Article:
Friday, December 18, 2009

Spring Chinook for 2010

Although the Columbia River fishery managers expect the largest run of Spring Chinook in the 70 years of counting fish for 2010. I am very skeptical regarding this information. This estimate does not include Lower Columbia River stocks or Willamette basin fish. When these numbers are added to the already 470K fish that expected to cross over Bonneville Dam, the run will be huge. As a pessimistic steelheader who has watched the runs decline on all my local rivers over the last decade, I have a hard time believing this. Many of my local spring chinook fisheries were closed early last year because of poor returns. However with these numbers estimated at four times the return seen over Bonneville Dam in 2009, I hope I am wrong. Maybe the ocean conditions that brought a healthy return of summer steelhead and Coho Salmon in the Columbia River in 2009 is a sign of a new trend in ocean conditions. Then again the drastic fall in Fall Chinook on the Northern Oregon Coast and Washington Coast lead me to think otherwise.

Chinook returns are based on jack counts from the previous season. Jack salmon are two to three salt fish that return early and are not sexually mature fish. The Spring Chinook jack counts over Bonneville Dam for 2009 was over 66K in 2009 leading to believe that there is good ocean survival for this years return. However this relationship does not always carry weight as seen in the returns in 2007 and 2008 where there very large jack counts seen did not lead to large returns of fish. Lets hope the genetic alternations of hatchery fish over decades have not changed the genetic makeup of these fish and we are not seeing a new trend of mini chinook. But hey, I am not a fisheries expert and hope my pessimistic thought is wrong. Lets keep our fingers crossed and hope to swing one up this spring.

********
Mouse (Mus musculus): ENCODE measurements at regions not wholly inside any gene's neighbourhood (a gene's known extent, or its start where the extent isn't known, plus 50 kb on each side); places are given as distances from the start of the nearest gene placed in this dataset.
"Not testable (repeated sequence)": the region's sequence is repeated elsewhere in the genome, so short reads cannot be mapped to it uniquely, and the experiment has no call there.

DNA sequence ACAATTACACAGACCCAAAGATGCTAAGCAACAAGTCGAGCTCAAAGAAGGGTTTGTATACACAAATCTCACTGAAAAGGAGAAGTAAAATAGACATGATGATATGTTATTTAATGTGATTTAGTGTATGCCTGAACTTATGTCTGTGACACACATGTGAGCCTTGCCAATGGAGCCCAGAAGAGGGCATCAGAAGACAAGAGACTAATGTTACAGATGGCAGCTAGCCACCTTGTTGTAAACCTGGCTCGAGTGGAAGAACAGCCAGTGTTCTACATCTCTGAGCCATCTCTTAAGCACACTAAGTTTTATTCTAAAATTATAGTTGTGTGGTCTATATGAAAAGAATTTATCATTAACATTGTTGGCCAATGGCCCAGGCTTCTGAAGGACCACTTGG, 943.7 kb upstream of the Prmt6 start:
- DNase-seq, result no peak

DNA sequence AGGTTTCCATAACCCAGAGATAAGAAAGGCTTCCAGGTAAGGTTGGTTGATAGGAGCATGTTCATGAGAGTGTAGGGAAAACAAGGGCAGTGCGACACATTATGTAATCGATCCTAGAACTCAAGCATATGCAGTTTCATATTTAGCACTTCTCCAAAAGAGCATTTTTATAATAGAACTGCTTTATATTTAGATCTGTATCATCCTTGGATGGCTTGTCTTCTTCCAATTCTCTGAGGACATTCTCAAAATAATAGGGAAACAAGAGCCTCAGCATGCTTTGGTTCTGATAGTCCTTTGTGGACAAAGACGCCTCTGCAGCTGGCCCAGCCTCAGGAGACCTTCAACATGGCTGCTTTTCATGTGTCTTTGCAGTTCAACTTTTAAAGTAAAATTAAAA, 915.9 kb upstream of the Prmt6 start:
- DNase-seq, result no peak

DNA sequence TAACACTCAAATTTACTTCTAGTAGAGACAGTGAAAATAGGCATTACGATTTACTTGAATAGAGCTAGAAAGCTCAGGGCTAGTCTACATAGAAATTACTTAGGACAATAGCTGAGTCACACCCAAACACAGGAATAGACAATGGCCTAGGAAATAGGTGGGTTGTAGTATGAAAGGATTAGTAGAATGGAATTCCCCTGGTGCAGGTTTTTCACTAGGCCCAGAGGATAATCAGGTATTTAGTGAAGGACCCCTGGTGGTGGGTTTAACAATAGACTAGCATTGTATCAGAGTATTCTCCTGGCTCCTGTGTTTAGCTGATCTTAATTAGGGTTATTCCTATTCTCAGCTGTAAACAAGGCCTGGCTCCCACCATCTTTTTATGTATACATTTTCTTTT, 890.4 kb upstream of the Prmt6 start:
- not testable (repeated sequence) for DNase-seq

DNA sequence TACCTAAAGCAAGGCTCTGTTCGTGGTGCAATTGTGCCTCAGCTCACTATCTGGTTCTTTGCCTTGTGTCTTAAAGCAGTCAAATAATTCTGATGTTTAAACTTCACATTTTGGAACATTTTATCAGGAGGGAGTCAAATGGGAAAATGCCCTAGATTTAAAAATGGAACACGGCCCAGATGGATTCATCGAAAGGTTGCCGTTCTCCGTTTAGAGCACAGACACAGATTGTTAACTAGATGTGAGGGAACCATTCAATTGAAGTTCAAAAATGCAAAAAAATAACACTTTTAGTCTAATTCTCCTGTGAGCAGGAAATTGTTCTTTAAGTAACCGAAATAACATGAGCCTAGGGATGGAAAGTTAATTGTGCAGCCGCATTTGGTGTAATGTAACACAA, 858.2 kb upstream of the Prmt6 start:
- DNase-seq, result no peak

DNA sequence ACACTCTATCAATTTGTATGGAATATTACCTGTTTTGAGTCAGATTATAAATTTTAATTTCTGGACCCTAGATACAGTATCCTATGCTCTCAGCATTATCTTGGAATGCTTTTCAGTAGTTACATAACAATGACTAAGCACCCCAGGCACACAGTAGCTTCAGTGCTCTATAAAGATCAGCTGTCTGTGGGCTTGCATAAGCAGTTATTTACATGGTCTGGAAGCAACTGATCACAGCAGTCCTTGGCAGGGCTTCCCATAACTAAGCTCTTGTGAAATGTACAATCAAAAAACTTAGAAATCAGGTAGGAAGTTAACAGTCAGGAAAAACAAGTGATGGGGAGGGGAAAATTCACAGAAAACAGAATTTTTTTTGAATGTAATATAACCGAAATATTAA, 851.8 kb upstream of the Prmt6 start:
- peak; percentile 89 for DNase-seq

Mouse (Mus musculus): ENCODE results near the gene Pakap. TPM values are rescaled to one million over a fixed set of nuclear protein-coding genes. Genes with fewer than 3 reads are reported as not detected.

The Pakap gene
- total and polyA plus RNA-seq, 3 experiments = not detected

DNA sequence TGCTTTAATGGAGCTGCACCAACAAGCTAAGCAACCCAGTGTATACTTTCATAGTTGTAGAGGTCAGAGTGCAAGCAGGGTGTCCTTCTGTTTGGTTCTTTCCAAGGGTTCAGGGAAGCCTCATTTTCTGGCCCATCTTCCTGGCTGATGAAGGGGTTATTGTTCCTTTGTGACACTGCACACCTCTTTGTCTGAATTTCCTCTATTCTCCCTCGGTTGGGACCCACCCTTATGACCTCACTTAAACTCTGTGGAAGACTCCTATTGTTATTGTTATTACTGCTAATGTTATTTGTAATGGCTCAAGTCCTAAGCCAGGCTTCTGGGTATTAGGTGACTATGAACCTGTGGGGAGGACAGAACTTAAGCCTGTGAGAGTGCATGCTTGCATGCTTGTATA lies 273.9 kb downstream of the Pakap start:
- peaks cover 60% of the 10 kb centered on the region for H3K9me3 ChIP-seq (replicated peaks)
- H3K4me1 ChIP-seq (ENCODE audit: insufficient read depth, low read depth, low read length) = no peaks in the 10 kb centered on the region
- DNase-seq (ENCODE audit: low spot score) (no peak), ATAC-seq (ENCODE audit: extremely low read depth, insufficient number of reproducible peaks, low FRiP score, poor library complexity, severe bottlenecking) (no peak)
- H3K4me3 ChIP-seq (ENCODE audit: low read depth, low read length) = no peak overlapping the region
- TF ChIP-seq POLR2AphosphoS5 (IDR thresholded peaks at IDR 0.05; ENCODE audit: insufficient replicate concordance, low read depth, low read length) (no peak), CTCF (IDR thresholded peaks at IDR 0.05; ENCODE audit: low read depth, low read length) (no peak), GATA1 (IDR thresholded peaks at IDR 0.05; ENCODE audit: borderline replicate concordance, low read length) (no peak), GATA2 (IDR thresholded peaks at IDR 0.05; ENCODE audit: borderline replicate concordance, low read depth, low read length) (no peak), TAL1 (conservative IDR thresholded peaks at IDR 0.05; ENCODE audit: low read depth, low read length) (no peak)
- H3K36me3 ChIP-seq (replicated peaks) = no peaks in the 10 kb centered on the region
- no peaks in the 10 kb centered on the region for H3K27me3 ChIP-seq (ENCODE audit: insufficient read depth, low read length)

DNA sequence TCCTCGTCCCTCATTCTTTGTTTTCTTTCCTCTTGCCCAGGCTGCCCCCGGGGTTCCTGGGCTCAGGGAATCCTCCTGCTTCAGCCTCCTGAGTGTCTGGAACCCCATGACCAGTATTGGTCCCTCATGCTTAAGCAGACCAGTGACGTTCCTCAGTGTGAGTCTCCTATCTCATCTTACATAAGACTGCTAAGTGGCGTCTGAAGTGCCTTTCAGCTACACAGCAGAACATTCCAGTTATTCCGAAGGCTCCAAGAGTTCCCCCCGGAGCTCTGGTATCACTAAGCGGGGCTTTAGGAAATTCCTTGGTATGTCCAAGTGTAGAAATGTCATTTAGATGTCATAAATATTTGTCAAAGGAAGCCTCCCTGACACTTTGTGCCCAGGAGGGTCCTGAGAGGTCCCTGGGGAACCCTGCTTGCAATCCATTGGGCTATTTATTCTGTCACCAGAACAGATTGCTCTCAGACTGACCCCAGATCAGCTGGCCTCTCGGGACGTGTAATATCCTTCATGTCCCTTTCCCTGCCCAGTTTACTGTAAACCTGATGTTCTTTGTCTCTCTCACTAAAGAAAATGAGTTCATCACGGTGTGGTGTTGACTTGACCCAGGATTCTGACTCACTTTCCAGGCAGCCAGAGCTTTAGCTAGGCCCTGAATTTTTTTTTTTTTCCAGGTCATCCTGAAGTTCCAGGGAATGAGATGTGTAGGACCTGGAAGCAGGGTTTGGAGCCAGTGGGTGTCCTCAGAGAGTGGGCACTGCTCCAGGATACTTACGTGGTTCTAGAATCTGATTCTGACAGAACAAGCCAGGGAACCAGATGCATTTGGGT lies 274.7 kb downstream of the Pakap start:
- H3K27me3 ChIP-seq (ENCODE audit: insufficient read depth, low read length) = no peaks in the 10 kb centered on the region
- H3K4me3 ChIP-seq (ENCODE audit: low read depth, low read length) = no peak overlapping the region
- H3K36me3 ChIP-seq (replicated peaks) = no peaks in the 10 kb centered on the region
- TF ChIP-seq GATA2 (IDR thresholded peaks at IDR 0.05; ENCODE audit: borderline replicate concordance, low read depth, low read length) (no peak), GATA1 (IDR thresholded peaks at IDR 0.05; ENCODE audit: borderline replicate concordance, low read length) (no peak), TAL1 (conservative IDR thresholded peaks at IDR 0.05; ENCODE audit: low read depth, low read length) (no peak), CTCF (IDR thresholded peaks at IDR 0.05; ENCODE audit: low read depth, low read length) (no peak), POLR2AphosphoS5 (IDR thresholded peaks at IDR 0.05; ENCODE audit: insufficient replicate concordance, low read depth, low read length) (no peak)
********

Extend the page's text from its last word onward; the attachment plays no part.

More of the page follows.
Read more about the 2010 Spring Chinook returns courtesy of Oregon Live and the Columbia River Bulletin.


Millsy said...

Fuuuuuck dude.. you need to go fishing

FlySwinger Mission Statement said...

I guess someone had to hit me with a dose of reality. That prediction had me all fired up to make the 600-mile trek in the spring. I sure would like to tie into one of those bad boys with my switch. I know what you're saying about the hatchery genetics, and by now I guess we have to watch what we say when we use the terms "wild" and "native" just because a fish has its adipose fin. Who really knows these days? Keep us posted.